Insurance type and minority status associated with large disparities in prelisting dialysis among candidates for kidney transplantation.
ABSTRACT Disparities in time to placement on the waiting list on the basis of socioeconomic factors decrease access to deceased-donor renal transplantation for some groups of patients with end-stage renal disease. This study was undertaken to determine candidate factors that influence duration of dialysis before placement on the waiting list among candidates for deceased-donor renal transplantation in the United States from January 2001 to December 2004 and the impact of Medicare eligibility rules on access.
Access to the waiting list was measured as the percentage of all wait-listed candidates in the Scientific Registry of Transplant Recipients database who were listed before dialysis and by the duration of dialysis before placement on the waiting list. Multivariate logistic and linear regressions were used to determine variables that were predictive of preemptive listing and the duration of dialysis before listing.
The odds for preemptive placement on the waiting list improved during the course of the study period, whereas the median duration of prelisting dialysis did not. The candidate factors that were associated with low rates of preemptive listing and prolonged exposure to prelisting dialysis included Medicare insurance, minority race/ethnicity, and low educational attainment. In patients who were listed after the age of 64 yr, the adverse effect of Medicare insurance on access largely disappeared.
The disparity in dialysis exposure could potentially be diminished by concerted efforts on the part of the nephrology and transplant communities to promote early referral and preemptive placement on the waiting list, by calculating waiting time from the date of initiation of dialysis for patients who are on dialysis at the time of referral, and by relaxing Medicare eligibility requirements.
Article: The role of race and poverty on steps to kidney transplantation in the southeastern United States.[show abstract] [hide abstract]
ABSTRACT: Racial disparities in access to renal transplantation exist, but the effects of race and socioeconomic status (SES) on early steps of renal transplantation have not been well explored. Adult patients referred for renal transplant evaluation at a single transplant center in the Southeastern United States from 2005 to 2007, followed through May 2010, were examined. Demographic and clinical data were obtained from patient's medical records and then linked with United States Renal Data System and American Community Survey Census data. Cox models examined the effect of race on referral, evaluation, waitlisting and organ receipt. Of 2291 patients, 64.9% were black, the mean age was 49.4 years and 33.6% lived in poor neighborhoods. Racial disparities were observed in access to referral, transplant evaluation, waitlisting and organ receipt. SES explained almost one-third of the lower rate of transplant among black versus white patients, but even after adjustment for demographic, clinical and SES factors, blacks had a 59% lower rate of transplant than whites (hazard ratio = 0.41; 95% confidence interval: 0.28-0.58). Results suggest that improving access to healthcare may reduce some, but not all, of the racial disparities in access to kidney transplantation.American Journal of Transplantation 02/2012; 12(2):358-68. · 6.39 Impact Factor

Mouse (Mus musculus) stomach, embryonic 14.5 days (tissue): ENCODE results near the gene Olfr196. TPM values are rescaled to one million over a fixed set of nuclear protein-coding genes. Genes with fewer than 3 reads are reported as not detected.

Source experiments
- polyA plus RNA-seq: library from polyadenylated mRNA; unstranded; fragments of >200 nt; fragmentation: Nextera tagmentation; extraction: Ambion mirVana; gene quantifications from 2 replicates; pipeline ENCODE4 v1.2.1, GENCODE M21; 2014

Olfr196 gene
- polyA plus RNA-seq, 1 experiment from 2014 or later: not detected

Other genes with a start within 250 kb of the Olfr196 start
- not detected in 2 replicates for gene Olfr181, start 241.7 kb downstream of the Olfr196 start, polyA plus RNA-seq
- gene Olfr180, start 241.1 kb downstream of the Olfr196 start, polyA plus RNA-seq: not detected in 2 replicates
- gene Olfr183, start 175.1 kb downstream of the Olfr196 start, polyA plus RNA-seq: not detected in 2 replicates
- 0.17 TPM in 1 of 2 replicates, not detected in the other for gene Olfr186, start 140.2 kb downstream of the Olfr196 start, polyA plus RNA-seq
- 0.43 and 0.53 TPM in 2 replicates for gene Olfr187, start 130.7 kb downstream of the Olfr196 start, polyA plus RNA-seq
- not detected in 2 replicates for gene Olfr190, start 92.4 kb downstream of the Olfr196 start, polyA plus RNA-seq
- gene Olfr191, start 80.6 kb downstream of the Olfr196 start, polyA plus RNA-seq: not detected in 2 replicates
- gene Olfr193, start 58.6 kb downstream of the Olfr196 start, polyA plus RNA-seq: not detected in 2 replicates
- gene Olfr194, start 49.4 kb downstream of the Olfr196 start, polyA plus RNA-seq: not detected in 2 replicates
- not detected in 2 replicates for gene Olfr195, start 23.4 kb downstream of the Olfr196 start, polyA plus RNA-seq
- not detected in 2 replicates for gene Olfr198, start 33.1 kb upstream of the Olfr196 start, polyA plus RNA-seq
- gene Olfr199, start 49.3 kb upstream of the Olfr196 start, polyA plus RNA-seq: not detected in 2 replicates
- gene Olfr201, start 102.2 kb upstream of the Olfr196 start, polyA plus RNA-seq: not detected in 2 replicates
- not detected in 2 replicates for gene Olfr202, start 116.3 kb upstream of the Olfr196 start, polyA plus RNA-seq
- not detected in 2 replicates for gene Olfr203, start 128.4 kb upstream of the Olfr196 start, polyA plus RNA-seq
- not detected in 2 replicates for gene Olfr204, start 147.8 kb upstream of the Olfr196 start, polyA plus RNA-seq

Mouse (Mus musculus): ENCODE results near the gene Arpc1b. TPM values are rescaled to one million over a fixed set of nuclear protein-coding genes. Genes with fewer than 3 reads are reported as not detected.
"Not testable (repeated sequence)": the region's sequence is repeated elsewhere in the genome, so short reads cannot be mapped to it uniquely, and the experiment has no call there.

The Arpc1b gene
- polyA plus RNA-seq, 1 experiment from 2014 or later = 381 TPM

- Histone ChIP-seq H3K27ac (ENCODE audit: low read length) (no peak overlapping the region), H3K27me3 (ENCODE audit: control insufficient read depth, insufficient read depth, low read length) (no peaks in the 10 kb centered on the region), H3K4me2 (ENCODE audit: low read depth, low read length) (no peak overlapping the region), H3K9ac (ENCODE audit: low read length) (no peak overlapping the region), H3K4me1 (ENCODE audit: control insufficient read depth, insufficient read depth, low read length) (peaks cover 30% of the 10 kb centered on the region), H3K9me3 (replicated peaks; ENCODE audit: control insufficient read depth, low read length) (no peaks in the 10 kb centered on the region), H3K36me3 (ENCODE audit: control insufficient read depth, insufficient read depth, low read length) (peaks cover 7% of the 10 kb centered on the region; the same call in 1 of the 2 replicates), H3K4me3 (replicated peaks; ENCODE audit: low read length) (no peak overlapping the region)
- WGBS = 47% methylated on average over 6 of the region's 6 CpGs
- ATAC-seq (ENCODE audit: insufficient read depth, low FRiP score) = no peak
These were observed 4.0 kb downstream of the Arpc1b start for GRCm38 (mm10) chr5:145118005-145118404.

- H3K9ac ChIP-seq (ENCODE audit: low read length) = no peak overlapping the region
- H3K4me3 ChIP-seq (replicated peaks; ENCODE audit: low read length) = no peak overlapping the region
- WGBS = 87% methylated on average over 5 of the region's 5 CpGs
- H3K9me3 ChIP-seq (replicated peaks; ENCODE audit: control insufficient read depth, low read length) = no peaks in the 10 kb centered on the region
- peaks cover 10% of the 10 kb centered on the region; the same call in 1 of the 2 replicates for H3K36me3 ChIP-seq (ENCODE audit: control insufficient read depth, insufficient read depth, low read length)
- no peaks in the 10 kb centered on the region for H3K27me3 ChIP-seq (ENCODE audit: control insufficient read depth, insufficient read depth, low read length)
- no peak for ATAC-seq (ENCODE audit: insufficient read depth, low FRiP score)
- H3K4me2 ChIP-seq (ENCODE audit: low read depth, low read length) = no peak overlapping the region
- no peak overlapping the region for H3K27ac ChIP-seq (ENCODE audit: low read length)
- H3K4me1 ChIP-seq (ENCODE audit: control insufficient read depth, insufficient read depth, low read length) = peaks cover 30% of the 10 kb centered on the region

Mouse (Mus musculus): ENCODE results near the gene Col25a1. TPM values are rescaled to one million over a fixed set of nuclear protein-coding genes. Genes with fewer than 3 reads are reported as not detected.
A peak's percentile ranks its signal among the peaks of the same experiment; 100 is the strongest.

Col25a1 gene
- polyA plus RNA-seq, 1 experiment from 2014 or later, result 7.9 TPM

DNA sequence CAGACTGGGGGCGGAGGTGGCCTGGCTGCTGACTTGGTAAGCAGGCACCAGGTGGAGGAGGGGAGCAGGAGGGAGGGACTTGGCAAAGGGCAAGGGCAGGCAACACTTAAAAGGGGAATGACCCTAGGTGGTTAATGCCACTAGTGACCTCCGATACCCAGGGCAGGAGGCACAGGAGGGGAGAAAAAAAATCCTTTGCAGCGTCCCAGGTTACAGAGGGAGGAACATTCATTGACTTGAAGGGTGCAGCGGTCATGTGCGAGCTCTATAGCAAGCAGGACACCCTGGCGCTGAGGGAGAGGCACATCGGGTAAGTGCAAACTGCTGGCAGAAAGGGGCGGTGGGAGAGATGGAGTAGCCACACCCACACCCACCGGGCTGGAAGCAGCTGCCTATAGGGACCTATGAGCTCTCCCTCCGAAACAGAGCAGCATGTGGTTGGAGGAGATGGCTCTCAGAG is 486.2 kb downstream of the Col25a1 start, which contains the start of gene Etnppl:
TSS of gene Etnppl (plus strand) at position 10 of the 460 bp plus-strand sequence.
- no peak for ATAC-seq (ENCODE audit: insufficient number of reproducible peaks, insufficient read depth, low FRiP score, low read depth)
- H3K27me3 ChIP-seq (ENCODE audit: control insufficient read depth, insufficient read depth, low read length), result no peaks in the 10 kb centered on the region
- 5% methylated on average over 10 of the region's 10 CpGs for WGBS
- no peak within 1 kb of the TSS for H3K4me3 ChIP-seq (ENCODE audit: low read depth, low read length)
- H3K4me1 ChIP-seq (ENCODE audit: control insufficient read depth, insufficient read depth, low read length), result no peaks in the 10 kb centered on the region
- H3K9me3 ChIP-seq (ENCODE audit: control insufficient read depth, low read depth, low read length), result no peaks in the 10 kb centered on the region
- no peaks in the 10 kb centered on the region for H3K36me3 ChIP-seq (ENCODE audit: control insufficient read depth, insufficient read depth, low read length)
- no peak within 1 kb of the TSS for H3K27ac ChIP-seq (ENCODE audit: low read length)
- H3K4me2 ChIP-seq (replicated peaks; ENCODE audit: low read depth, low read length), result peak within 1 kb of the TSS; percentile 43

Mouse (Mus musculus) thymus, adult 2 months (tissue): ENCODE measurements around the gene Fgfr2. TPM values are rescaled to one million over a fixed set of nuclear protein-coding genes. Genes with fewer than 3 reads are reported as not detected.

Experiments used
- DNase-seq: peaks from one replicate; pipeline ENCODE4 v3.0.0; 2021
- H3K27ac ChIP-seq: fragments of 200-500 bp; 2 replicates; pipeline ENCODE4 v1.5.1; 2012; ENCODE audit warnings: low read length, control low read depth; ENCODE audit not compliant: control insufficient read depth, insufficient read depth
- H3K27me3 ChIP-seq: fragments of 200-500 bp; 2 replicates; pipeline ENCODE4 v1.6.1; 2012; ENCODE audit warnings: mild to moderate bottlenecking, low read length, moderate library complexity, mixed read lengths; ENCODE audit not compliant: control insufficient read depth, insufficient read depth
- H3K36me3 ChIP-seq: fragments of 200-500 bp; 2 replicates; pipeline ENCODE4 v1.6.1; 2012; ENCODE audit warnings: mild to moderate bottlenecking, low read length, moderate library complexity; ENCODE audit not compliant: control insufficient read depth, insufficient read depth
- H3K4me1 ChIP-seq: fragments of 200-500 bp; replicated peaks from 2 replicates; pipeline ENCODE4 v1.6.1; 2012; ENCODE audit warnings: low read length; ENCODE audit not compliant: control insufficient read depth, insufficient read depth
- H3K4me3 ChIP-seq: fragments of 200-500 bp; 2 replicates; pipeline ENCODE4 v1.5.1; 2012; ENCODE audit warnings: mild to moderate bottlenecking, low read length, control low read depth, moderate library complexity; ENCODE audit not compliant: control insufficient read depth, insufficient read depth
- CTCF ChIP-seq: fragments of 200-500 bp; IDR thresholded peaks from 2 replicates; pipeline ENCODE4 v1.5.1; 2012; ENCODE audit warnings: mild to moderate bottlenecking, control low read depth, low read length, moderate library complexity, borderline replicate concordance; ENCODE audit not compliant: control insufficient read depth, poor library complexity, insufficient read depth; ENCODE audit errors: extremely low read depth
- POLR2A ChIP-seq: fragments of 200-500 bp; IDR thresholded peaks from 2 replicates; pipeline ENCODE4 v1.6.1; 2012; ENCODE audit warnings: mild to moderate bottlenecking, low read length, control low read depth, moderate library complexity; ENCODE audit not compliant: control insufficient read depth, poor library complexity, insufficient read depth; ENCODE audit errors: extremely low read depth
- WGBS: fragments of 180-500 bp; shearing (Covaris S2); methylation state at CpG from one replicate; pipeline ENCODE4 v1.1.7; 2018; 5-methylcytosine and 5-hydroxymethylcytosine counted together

Article: Racial disparities in pediatric access to kidney transplantation: does socioeconomic status play a role?[show abstract] [hide abstract]
ABSTRACT: Racial disparities persist in access to renal transplantation in the United States, but the degree to which patient and neighborhood socioeconomic status (SES) impacts racial disparities in deceased donor renal transplantation access has not been examined in the pediatric and adolescent end-stage renal disease (ESRD) population. We examined the interplay of race and SES in a population-based cohort of all incident pediatric ESRD patients <21 years from the United States Renal Data System from 2000 to 2008, followed through September 2009. Of 8452 patients included, 30.8% were black, 27.6% white-Hispanic, 44.3% female and 28.0% lived in poor neighborhoods. A total of 63.4% of the study population was placed on the waiting list and 32.5% received a deceased donor transplant. Racial disparities persisted in transplant even after adjustment for SES, where minorities were less likely to receive a transplant compared to whites, and this disparity was more pronounced among patients 18-20 years. Disparities in access to the waiting list were mitigated in Hispanic patients with private health insurance. Our study suggests that racial disparities in transplant access worsen as pediatric patients transition into young adulthood, and that SES does not explain all of the racial differences in access to kidney transplantation.American Journal of Transplantation 02/2012; 12(2):369-78. · 6.39 Impact Factor
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ABSTRACT: Low socioeconomic status (SES) influences disease incidence and contributes to poor health outcomes throughout an individual's life course across a wide range of populations. Low SES is associated with increased incidence of chronic kidney disease, progression to end-stage renal disease, inadequate dialysis treatment, reduced access to kidney transplantation, and poor health outcomes. Similarly, racial and ethnic disparities, which in the USA are strongly associated with lower SES, are independently associated with poor health outcomes. In this Review, we discuss individual-level and group-level SES factors, and the concomitant role of race and ethnicity that are associated with and mediate the development of chronic kidney disease, progression to end-stage renal disease and access to treatment.Nature Reviews Nephrology 06/2012; 8(9):533-41. · 7.09 Impact Factor